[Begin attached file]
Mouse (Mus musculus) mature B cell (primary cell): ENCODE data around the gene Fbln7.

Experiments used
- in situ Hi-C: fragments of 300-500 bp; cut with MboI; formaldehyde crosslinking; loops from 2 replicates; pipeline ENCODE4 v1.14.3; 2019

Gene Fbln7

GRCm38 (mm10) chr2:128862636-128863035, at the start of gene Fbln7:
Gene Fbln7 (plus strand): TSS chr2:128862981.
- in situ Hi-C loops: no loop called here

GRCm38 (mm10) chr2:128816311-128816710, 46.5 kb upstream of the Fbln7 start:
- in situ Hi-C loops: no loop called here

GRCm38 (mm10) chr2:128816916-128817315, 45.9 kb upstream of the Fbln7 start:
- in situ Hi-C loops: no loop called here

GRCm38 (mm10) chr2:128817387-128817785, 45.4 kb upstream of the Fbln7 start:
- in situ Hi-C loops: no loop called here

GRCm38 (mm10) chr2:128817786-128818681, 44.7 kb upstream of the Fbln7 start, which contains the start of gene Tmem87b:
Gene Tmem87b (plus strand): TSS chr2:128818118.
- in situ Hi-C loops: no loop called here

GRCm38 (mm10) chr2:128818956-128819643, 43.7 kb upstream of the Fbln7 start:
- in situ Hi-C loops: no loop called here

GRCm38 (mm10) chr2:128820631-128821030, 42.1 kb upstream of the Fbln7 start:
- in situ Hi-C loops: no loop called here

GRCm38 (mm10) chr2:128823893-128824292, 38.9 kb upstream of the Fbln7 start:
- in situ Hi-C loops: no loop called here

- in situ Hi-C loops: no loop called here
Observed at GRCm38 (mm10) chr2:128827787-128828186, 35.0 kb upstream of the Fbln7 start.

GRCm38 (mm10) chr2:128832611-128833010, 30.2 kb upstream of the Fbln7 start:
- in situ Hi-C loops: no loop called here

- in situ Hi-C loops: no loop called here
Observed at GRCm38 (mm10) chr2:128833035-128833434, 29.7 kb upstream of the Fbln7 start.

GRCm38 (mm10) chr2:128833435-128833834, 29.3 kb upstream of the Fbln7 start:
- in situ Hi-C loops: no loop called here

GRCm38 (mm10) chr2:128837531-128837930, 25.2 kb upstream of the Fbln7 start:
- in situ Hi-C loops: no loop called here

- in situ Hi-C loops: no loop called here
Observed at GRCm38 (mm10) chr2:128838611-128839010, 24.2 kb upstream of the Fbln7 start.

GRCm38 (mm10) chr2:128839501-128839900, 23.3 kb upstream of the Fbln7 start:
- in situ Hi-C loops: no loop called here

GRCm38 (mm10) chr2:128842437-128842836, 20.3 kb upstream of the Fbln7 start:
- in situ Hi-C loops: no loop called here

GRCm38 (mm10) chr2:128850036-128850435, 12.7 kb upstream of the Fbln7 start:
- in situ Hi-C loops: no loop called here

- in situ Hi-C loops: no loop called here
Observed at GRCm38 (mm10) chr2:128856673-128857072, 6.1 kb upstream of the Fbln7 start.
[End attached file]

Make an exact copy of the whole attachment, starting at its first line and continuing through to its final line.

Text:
Mouse (Mus musculus) mature B cell (primary cell): ENCODE data around the gene Fbln7.

Experiments used
- in situ Hi-C: fragments of 300-500 bp; cut with MboI; formaldehyde crosslinking; loops from 2 replicates; pipeline ENCODE4 v1.14.3; 2019

Gene Fbln7

GRCm38 (mm10) chr2:128862636-128863035, at the start of gene Fbln7:
Gene Fbln7 (plus strand): TSS chr2:128862981.
- in situ Hi-C loops: no loop called here

GRCm38 (mm10) chr2:128816311-128816710, 46.5 kb upstream of the Fbln7 start:
- in situ Hi-C loops: no loop called here

GRCm38 (mm10) chr2:128816916-128817315, 45.9 kb upstream of the Fbln7 start:
- in situ Hi-C loops: no loop called here

GRCm38 (mm10) chr2:128817387-128817785, 45.4 kb upstream of the Fbln7 start:
- in situ Hi-C loops: no loop called here

GRCm38 (mm10) chr2:128817786-128818681, 44.7 kb upstream of the Fbln7 start, which contains the start of gene Tmem87b:
Gene Tmem87b (plus strand): TSS chr2:128818118.
- in situ Hi-C loops: no loop called here

GRCm38 (mm10) chr2:128818956-128819643, 43.7 kb upstream of the Fbln7 start:
- in situ Hi-C loops: no loop called here

GRCm38 (mm10) chr2:128820631-128821030, 42.1 kb upstream of the Fbln7 start:
- in situ Hi-C loops: no loop called here

GRCm38 (mm10) chr2:128823893-128824292, 38.9 kb upstream of the Fbln7 start:
- in situ Hi-C loops: no loop called here

- in situ Hi-C loops: no loop called here
Observed at GRCm38 (mm10) chr2:128827787-128828186, 35.0 kb upstream of the Fbln7 start.

GRCm38 (mm10) chr2:128832611-128833010, 30.2 kb upstream of the Fbln7 start:
- in situ Hi-C loops: no loop called here

- in situ Hi-C loops: no loop called here
Observed at GRCm38 (mm10) chr2:128833035-128833434, 29.7 kb upstream of the Fbln7 start.

GRCm38 (mm10) chr2:128833435-128833834, 29.3 kb upstream of the Fbln7 start:
- in situ Hi-C loops: no loop called here

GRCm38 (mm10) chr2:128837531-128837930, 25.2 kb upstream of the Fbln7 start:
- in situ Hi-C loops: no loop called here

- in situ Hi-C loops: no loop called here
Observed at GRCm38 (mm10) chr2:128838611-128839010, 24.2 kb upstream of the Fbln7 start.

GRCm38 (mm10) chr2:128839501-128839900, 23.3 kb upstream of the Fbln7 start:
- in situ Hi-C loops: no loop called here

GRCm38 (mm10) chr2:128842437-128842836, 20.3 kb upstream of the Fbln7 start:
- in situ Hi-C loops: no loop called here

GRCm38 (mm10) chr2:128850036-128850435, 12.7 kb upstream of the Fbln7 start:
- in situ Hi-C loops: no loop called here

- in situ Hi-C loops: no loop called here
Observed at GRCm38 (mm10) chr2:128856673-128857072, 6.1 kb upstream of the Fbln7 start.